In Pasadena--a city gang-raped between 1950 and 1985 by the worst of architectural modernism--a trio of young architects, Chris Alexander, Daniel Solomon and Phoebe Wall, have revived the bungalow aesthetic. Hired by the city to study alternatives to the “dingbat” apartment--half parking structure, half dumb box--that blights so many streets, they realized, “The problem wasn’t density, it was building type.” Their solution, incorporated into Pasadena’s groundbreaking “City of Gardens” ordinance, is to require builders to conform to the street-enhancing design of the city’s older bungalow courts, with an obligatory front garden given primacy over parking.

Across town, meanwhile, the team of architects and planners led by Elizabeth Moule and Stefanos Polyzoides has tried to apply the best of Los Angeles on a heroic scale in their design for the huge Playa Vista project. Rejecting the traditional polarized options of the housing market (dingbats or detached homes) as “equally pathological,” they have, instead, created a new neighborhood fabric, heterogenous in form and social composition, based on the bungalow and Spanish colonial courtyard apartment complexes popular in the 1920s.

Seeking to define Playa Vista’s playful experimentation with continuity within innovation (or vice versa), Polyzoides speaks in one context about creating “an unmonumental garden city without nostalgia,” and, in another, about “reurbanizing badly urbanized land.” But whatever the catch phrase, the design’s merit, like Pasadena’s City of Gardens, is that it has used history, not as nostalgia or kitsch (as in so much postmodernism), but to replenish a vision of community.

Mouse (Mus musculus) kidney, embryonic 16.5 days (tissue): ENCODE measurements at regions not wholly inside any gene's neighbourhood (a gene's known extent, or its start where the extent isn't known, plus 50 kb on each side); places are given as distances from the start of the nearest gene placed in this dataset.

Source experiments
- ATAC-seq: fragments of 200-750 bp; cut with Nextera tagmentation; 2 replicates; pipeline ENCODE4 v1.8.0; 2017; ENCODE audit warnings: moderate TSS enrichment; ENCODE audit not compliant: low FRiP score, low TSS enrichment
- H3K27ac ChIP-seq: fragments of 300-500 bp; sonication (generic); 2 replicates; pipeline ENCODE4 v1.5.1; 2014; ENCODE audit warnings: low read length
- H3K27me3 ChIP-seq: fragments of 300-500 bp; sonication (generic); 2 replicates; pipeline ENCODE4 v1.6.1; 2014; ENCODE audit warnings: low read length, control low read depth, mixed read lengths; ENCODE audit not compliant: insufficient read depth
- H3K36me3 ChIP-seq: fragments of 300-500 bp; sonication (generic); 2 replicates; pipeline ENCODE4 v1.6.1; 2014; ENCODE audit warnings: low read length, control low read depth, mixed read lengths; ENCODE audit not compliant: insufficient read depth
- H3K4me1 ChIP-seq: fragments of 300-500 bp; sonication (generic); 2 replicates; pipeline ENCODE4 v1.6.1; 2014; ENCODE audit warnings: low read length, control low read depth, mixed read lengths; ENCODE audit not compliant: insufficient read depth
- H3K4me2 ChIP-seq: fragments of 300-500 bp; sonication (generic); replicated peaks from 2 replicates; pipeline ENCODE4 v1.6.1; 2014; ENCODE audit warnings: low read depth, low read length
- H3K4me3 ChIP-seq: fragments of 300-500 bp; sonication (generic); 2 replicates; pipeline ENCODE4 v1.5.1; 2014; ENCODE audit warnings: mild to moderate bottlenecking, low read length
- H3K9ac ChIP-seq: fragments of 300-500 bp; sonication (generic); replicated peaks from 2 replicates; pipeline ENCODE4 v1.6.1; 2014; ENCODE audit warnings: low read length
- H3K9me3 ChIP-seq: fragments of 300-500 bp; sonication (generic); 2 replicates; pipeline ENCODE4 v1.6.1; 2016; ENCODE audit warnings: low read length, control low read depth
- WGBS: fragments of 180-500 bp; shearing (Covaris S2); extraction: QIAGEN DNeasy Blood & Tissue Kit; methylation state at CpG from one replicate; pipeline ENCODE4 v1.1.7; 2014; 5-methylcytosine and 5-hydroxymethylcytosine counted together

Of course, neither the bungalow redux nor socially responsible architecture can solve major urban problems. But if partisans of affordable housing want to escape the conceptual trap of debating density in the abstract, they must forge an alliance with progressive architects sensitive to the city’s history. Los Angeles desperately needs the challenge of a practical utopia: Social justice embodied in viable urban designs.